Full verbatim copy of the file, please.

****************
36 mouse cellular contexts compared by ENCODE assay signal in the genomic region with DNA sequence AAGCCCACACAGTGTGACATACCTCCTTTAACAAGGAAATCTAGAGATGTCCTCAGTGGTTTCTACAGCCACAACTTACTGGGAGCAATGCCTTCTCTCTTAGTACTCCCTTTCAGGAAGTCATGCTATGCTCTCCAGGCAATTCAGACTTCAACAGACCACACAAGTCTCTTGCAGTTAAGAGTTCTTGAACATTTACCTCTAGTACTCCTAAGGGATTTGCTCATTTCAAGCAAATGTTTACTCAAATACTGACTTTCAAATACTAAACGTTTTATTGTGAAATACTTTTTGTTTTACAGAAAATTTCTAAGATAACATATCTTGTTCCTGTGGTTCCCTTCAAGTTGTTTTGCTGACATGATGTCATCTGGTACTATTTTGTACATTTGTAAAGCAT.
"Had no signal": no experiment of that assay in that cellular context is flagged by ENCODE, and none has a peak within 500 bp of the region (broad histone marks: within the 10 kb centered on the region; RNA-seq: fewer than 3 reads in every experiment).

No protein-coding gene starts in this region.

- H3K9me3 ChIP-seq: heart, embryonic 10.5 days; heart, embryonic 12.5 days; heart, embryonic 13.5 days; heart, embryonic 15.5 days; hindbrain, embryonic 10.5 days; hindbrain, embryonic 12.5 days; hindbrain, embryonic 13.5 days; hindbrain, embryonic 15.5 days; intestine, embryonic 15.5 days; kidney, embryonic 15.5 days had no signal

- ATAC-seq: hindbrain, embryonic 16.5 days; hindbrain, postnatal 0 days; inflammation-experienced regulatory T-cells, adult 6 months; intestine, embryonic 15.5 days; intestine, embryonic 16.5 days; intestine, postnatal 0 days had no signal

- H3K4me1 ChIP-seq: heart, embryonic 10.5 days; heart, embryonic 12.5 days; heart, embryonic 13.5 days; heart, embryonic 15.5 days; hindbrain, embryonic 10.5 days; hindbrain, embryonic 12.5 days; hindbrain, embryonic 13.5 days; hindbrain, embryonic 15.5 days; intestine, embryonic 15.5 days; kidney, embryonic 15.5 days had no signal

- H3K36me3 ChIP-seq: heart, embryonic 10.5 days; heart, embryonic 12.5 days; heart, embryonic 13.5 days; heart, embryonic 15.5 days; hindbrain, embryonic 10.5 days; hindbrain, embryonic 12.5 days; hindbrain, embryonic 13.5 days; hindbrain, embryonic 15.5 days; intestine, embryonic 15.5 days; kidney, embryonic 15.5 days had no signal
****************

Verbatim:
36 mouse cellular contexts compared by ENCODE assay signal in the genomic region with DNA sequence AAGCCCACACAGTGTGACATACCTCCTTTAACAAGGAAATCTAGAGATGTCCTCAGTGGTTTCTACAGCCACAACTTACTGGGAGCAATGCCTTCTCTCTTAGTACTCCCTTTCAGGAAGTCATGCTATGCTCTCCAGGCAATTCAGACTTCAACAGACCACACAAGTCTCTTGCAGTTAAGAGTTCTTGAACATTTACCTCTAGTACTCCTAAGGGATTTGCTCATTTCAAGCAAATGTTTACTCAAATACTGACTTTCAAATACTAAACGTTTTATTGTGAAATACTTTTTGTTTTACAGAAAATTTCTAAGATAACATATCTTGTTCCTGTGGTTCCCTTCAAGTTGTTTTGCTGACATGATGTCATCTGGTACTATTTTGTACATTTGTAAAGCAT.
"Had no signal": no experiment of that assay in that cellular context is flagged by ENCODE, and none has a peak within 500 bp of the region (broad histone marks: within the 10 kb centered on the region; RNA-seq: fewer than 3 reads in every experiment).

No protein-coding gene starts in this region.

- H3K9me3 ChIP-seq: heart, embryonic 10.5 days; heart, embryonic 12.5 days; heart, embryonic 13.5 days; heart, embryonic 15.5 days; hindbrain, embryonic 10.5 days; hindbrain, embryonic 12.5 days; hindbrain, embryonic 13.5 days; hindbrain, embryonic 15.5 days; intestine, embryonic 15.5 days; kidney, embryonic 15.5 days had no signal

- ATAC-seq: hindbrain, embryonic 16.5 days; hindbrain, postnatal 0 days; inflammation-experienced regulatory T-cells, adult 6 months; intestine, embryonic 15.5 days; intestine, embryonic 16.5 days; intestine, postnatal 0 days had no signal

- H3K4me1 ChIP-seq: heart, embryonic 10.5 days; heart, embryonic 12.5 days; heart, embryonic 13.5 days; heart, embryonic 15.5 days; hindbrain, embryonic 10.5 days; hindbrain, embryonic 12.5 days; hindbrain, embryonic 13.5 days; hindbrain, embryonic 15.5 days; intestine, embryonic 15.5 days; kidney, embryonic 15.5 days had no signal

- H3K36me3 ChIP-seq: heart, embryonic 10.5 days; heart, embryonic 12.5 days; heart, embryonic 13.5 days; heart, embryonic 15.5 days; hindbrain, embryonic 10.5 days; hindbrain, embryonic 12.5 days; hindbrain, embryonic 13.5 days; hindbrain, embryonic 15.5 days; intestine, embryonic 15.5 days; kidney, embryonic 15.5 days had no signal